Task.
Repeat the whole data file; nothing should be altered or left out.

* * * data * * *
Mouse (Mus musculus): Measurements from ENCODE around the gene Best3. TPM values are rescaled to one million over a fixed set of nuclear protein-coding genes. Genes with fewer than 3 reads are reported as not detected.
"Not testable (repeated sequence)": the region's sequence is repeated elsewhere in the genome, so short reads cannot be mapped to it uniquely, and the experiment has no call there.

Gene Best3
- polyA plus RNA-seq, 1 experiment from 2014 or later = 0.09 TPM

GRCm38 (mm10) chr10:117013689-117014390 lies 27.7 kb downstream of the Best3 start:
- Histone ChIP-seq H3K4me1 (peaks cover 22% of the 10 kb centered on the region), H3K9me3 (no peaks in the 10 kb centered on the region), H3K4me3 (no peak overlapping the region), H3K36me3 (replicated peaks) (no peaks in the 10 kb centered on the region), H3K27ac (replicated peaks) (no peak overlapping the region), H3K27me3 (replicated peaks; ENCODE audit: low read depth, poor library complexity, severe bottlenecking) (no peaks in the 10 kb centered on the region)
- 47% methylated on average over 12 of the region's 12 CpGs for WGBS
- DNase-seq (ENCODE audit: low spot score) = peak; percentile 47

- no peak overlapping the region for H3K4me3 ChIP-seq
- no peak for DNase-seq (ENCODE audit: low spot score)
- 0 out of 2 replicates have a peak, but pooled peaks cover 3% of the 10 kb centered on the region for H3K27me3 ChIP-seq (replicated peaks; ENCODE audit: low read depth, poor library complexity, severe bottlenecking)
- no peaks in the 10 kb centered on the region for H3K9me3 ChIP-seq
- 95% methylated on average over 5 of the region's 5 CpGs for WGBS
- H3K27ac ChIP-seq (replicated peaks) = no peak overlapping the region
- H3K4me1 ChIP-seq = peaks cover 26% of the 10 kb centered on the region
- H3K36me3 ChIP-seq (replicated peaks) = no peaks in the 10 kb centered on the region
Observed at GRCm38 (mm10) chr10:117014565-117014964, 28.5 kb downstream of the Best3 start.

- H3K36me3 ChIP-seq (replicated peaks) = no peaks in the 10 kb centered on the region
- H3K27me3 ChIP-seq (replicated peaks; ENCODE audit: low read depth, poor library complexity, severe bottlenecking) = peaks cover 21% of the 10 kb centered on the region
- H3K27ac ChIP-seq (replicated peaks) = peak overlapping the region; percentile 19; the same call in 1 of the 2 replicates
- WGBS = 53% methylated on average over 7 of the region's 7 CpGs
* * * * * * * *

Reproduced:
Mouse (Mus musculus): Measurements from ENCODE around the gene Best3. TPM values are rescaled to one million over a fixed set of nuclear protein-coding genes. Genes with fewer than 3 reads are reported as not detected.
"Not testable (repeated sequence)": the region's sequence is repeated elsewhere in the genome, so short reads cannot be mapped to it uniquely, and the experiment has no call there.

Gene Best3
- polyA plus RNA-seq, 1 experiment from 2014 or later = 0.09 TPM

GRCm38 (mm10) chr10:117013689-117014390 lies 27.7 kb downstream of the Best3 start:
- Histone ChIP-seq H3K4me1 (peaks cover 22% of the 10 kb centered on the region), H3K9me3 (no peaks in the 10 kb centered on the region), H3K4me3 (no peak overlapping the region), H3K36me3 (replicated peaks) (no peaks in the 10 kb centered on the region), H3K27ac (replicated peaks) (no peak overlapping the region), H3K27me3 (replicated peaks; ENCODE audit: low read depth, poor library complexity, severe bottlenecking) (no peaks in the 10 kb centered on the region)
- 47% methylated on average over 12 of the region's 12 CpGs for WGBS
- DNase-seq (ENCODE audit: low spot score) = peak; percentile 47

- no peak overlapping the region for H3K4me3 ChIP-seq
- no peak for DNase-seq (ENCODE audit: low spot score)
- 0 out of 2 replicates have a peak, but pooled peaks cover 3% of the 10 kb centered on the region for H3K27me3 ChIP-seq (replicated peaks; ENCODE audit: low read depth, poor library complexity, severe bottlenecking)
- no peaks in the 10 kb centered on the region for H3K9me3 ChIP-seq
- 95% methylated on average over 5 of the region's 5 CpGs for WGBS
- H3K27ac ChIP-seq (replicated peaks) = no peak overlapping the region
- H3K4me1 ChIP-seq = peaks cover 26% of the 10 kb centered on the region
- H3K36me3 ChIP-seq (replicated peaks) = no peaks in the 10 kb centered on the region
Observed at GRCm38 (mm10) chr10:117014565-117014964, 28.5 kb downstream of the Best3 start.

- H3K36me3 ChIP-seq (replicated peaks) = no peaks in the 10 kb centered on the region
- H3K27me3 ChIP-seq (replicated peaks; ENCODE audit: low read depth, poor library complexity, severe bottlenecking) = peaks cover 21% of the 10 kb centered on the region
- H3K27ac ChIP-seq (replicated peaks) = peak overlapping the region; percentile 19; the same call in 1 of the 2 replicates
- WGBS = 53% methylated on average over 7 of the region's 7 CpGs